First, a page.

Omar explained to us how he cross-checked his information, and we put some of that into the story, but Mosul Eye isn’t an infallible source any more than anyone else, especially in a chaotic war environment. His death toll numbers, especially during the final months of the battle, are unconfirmed but in line with other estimates.That said, some of his unpublished notes read by Lori and Maggie, with origin dates from 2014 and 2015 and early 2016 especially, showed knowledge of IS that would only be published later. The leaflets he was collecting and publishing, the photos he was using to offer biographies and diagrams of their leadership showed a historian’s desire for documentation.

Several activists whom AP interviewed said that Mosul Eye was the only window to the outside world and that they have been closely following but fearing to even “like” or “share,” knowing that IS keeps an eye on social media.

I have cited this passage in its entirety because in the deformed world of “fake news” (which plainly did not start with Donald Trump, even if he embodies its digital metastasis: see also here and here), where today the alt.left is as pernicious as the alt.right in disparaging stories they don’t like, questions of veracity – and, to be sure, of positionality – have assumed a new and profoundly political importance  The vomit-inducing denial of systematic Russian and Syrian air strikes on hospitals and medical facilities across Syria is a case in point; the disingenuous disparagement of the work of MSF, the Syrian Civil Defence (the White Helmets) and a host of other non-government agencies is another.

It’s a complicated terrain, of course, and my second example illustrates something of what is at stake.  It comes from East Ghouta.  I’m preparing a major post on recent events there – it should be ready next week – and, as in my previous work, here too I’ve drawn on voices from inside the siege.  Many newsrooms and digital platforms have reported the extraordinary videos posted on Twitter and YouTube by 15 year-old Muhammad Najem: see here and here.

CNN reported:

Najem’s videos have a common theme: an appeal to the world to bear witness to what is happening in Syria.
“People should know about everything happening in Syria,” he told CNN. “I want to follow my studies. I want to become a reporter when I grow up. “Our blood begs every day. You watch it daily without any reaction from you,” Najem says in one video, wearing a Syrian flag draped around his neck like a scarf. “Our hunger, cold, and displacement have become a common sight. Save our people in Ghouta.”
In one of his most powerful videos, Najem stands on a rooftop as explosions echo in the distance. “We are killed by your silence,” he says.”


(If you read some of the comments below his videos on YouTube, you will discover the killing is not only accomplished by silence.)

The CNN report added the by now standard disclaimer – ‘CNN cannot independently verify the authenticity of these videos – but the tone and texture of their coverage makes it plain that CNN doubts neither their authenticity nor their accuracy.  There is no single, plenary Truth – Donna Haraway debunked the ‘God Trick’ ages ago – but passion and partiality do not automatically disqualify someone’s voice: still less so, when their position is so precarious.

But listen to this exchange from the state-owned France 24.


In one of the videos, Najem says he wants to become a reporter “when I am grown up”. But for Franco-American [photo]journalist Jonathan Alpeyrie, who covered the Syrian conflict (in 2013, he was held captive by an Islamist group for 81 days), “a journalist shouldn’t be seen… Otherwise he becomes the subject,” he told FRANCE 24. To Alpeyrie, the teenager is more activist than journalist. “He is hostile to Bashar al-Assad but the role of the press isn’t to take a stance….”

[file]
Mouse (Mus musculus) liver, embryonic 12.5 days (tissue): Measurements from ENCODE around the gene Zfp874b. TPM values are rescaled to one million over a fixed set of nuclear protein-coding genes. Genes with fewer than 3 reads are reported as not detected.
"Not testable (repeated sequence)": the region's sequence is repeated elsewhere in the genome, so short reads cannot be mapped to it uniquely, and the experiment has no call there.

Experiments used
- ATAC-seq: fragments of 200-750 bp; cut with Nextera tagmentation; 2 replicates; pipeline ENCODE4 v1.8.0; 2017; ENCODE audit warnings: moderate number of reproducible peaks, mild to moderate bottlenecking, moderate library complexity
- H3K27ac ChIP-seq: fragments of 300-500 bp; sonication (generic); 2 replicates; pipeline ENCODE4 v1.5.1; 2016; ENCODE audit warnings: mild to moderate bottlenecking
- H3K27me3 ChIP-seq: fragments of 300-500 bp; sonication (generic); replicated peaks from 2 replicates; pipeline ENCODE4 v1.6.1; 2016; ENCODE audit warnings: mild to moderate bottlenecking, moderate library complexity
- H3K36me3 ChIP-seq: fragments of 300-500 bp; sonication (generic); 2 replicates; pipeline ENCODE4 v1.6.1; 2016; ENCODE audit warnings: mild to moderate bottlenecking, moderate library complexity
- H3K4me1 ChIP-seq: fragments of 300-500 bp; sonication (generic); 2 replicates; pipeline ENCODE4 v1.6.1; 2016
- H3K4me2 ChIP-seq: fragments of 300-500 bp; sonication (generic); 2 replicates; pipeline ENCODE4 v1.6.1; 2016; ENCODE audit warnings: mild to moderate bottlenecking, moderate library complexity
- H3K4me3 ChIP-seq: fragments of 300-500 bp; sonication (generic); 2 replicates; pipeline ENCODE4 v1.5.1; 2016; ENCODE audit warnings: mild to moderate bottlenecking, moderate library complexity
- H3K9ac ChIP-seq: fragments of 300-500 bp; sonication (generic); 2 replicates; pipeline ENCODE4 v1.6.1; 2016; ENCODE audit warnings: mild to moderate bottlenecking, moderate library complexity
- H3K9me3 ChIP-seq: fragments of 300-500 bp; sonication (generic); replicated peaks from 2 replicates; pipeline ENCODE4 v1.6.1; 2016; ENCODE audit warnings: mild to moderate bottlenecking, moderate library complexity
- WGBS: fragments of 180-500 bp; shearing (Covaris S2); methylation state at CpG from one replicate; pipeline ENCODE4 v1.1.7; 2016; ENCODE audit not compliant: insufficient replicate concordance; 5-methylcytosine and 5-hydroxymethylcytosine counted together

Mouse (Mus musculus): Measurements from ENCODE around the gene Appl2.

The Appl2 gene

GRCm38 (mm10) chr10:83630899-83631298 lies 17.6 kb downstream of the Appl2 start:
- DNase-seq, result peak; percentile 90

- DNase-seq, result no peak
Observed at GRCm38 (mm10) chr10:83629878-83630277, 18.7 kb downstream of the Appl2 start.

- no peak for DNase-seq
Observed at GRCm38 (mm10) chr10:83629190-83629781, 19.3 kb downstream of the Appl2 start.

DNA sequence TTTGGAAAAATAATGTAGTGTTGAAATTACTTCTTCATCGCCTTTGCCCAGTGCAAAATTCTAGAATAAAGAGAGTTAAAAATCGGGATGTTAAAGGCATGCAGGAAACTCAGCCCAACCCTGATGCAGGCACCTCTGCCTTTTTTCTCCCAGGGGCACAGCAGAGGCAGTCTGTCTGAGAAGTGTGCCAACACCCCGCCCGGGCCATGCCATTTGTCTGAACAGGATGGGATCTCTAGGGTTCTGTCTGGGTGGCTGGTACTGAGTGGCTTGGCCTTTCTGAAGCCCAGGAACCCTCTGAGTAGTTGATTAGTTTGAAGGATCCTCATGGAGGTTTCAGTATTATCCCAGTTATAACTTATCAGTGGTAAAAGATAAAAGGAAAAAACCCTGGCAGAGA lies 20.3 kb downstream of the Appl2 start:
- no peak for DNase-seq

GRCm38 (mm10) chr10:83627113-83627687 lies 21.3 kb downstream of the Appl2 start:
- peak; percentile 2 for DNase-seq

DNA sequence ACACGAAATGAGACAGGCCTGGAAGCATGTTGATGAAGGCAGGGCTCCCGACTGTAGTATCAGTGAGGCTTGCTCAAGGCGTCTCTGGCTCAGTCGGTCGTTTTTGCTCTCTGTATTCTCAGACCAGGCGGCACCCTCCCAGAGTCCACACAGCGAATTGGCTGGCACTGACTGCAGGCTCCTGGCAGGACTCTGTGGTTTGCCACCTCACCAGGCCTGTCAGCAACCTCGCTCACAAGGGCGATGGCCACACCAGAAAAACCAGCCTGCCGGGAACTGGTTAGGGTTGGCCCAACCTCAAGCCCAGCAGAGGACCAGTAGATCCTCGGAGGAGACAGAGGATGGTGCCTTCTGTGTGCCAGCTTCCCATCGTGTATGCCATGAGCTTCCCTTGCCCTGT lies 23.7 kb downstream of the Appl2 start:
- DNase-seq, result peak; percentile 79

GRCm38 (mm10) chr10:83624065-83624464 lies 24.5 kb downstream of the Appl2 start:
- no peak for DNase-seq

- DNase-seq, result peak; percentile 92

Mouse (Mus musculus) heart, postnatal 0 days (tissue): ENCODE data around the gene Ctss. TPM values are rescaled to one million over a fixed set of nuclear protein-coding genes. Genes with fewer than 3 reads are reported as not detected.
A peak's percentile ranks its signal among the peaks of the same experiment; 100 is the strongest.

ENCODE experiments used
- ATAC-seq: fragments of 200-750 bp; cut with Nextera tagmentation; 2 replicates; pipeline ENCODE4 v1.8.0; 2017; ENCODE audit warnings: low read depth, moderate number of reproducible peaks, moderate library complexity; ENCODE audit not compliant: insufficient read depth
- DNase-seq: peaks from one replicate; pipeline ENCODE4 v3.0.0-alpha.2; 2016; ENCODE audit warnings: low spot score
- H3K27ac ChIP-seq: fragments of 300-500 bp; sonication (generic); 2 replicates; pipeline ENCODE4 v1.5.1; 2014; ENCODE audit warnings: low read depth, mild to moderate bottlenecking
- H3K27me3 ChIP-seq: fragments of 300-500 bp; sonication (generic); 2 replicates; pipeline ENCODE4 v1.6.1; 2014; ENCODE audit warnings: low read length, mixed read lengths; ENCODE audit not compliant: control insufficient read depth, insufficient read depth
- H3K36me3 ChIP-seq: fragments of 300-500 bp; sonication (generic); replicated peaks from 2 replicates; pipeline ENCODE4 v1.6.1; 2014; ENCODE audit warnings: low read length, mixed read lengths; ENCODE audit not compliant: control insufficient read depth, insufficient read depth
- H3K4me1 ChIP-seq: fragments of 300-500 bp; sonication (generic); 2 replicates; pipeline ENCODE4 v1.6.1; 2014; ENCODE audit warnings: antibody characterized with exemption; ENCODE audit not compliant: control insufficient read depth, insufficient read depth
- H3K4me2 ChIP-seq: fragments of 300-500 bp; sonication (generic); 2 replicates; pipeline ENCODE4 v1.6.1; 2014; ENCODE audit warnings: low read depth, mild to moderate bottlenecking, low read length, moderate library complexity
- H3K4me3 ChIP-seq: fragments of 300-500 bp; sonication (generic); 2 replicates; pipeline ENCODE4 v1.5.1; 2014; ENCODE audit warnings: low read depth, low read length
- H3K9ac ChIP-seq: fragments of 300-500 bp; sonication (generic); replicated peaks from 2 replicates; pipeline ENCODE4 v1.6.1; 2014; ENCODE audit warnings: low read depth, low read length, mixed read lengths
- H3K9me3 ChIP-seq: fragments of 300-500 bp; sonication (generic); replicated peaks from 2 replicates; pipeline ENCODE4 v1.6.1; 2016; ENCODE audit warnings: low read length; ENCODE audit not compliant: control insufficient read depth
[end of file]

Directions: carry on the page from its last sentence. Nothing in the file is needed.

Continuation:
Although several news outlets have relayed the teenager’s testimony, Alpeyrie thinks it’s dangerous to do so: “We can’t confirm the provenance of these videos. He says that he’s filming in Eastern Ghouta, but we don’t know anything.”


Describing Najem’s videos as a series of ‘selfies’, France 24’s reporter asked philosopher-psychoanalyst Elsa Godart for her take on them:

If a teenager is behind the account, his reliance on the selfie can have different motivations, said Godart. In the worst situation, aside from manipulation: “We can envision an extreme narcissism, where one plays on a tragic event under the sympathetic guise of defending humanity.”

And if we assume that the gesture is real and sincere on the part of an adolescent on the ground? “Then this could be just as it appears: a selfie as an act of resistance. The Chinese artist Ai Weiwei documented his 2009 arrest with a selfie that he later exhibited as a work of art,” said Godart.

To her, the selfie taken at war is similar: “It denounces something extraordinary. It is a testimony of something that one feels a duty to report. ‘I am attacked, and here is the photographic evidence.’”

I hope it’s obvious what I think too.

Geographical imaginations

I’ve re-designed the blog but all the familiar features are still here; I hope it works better, and it should certainly be easier on the eye(s), but let me know if something isn’t working for you.  I had wanted to change the title too, and use just the three words that have always appeared below it – I am a man without discipline (!) – but that proved to be a bridge too far.  For now, anyway.

The images behind the title are on automatic rotation – ah, algorithms! – so don’t be put off if the blog looks different the next time you visit.

I’d like to draw your attention to the tabs at the head of the blog: DOWNLOADS provides easy access to much of my recent work, but if something is missing that you need please let me know; the GUIDE is a series of signposts to the blog and is probably a better place to start than the ‘search’ box; and TEACHING includes not only course outlines and reading lists but also the slides for some recent lectures relevant to the focus of the blog.